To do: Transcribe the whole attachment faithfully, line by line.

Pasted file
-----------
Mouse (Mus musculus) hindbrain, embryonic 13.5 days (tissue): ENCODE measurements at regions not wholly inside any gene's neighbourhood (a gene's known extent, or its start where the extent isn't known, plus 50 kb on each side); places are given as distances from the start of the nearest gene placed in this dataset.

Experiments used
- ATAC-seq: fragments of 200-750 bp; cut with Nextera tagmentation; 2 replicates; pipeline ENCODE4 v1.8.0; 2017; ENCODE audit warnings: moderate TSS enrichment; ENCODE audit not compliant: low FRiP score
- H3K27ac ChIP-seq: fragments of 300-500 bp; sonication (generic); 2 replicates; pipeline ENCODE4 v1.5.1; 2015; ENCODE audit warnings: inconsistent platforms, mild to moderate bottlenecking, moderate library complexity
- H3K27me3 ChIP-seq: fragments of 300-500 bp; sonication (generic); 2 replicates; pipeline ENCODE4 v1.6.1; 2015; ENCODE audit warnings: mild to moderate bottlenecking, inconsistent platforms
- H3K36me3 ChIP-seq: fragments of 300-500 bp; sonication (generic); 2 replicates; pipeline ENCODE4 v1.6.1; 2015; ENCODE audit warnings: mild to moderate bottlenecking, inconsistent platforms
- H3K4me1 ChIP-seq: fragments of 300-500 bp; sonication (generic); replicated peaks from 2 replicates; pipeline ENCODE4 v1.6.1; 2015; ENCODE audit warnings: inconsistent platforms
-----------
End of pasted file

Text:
Mouse (Mus musculus) hindbrain, embryonic 13.5 days (tissue): ENCODE measurements at regions not wholly inside any gene's neighbourhood (a gene's known extent, or its start where the extent isn't known, plus 50 kb on each side); places are given as distances from the start of the nearest gene placed in this dataset.

Experiments used
- ATAC-seq: fragments of 200-750 bp; cut with Nextera tagmentation; 2 replicates; pipeline ENCODE4 v1.8.0; 2017; ENCODE audit warnings: moderate TSS enrichment; ENCODE audit not compliant: low FRiP score
- H3K27ac ChIP-seq: fragments of 300-500 bp; sonication (generic); 2 replicates; pipeline ENCODE4 v1.5.1; 2015; ENCODE audit warnings: inconsistent platforms, mild to moderate bottlenecking, moderate library complexity
- H3K27me3 ChIP-seq: fragments of 300-500 bp; sonication (generic); 2 replicates; pipeline ENCODE4 v1.6.1; 2015; ENCODE audit warnings: mild to moderate bottlenecking, inconsistent platforms
- H3K36me3 ChIP-seq: fragments of 300-500 bp; sonication (generic); 2 replicates; pipeline ENCODE4 v1.6.1; 2015; ENCODE audit warnings: mild to moderate bottlenecking, inconsistent platforms
- H3K4me1 ChIP-seq: fragments of 300-500 bp; sonication (generic); replicated peaks from 2 replicates; pipeline ENCODE4 v1.6.1; 2015; ENCODE audit warnings: inconsistent platforms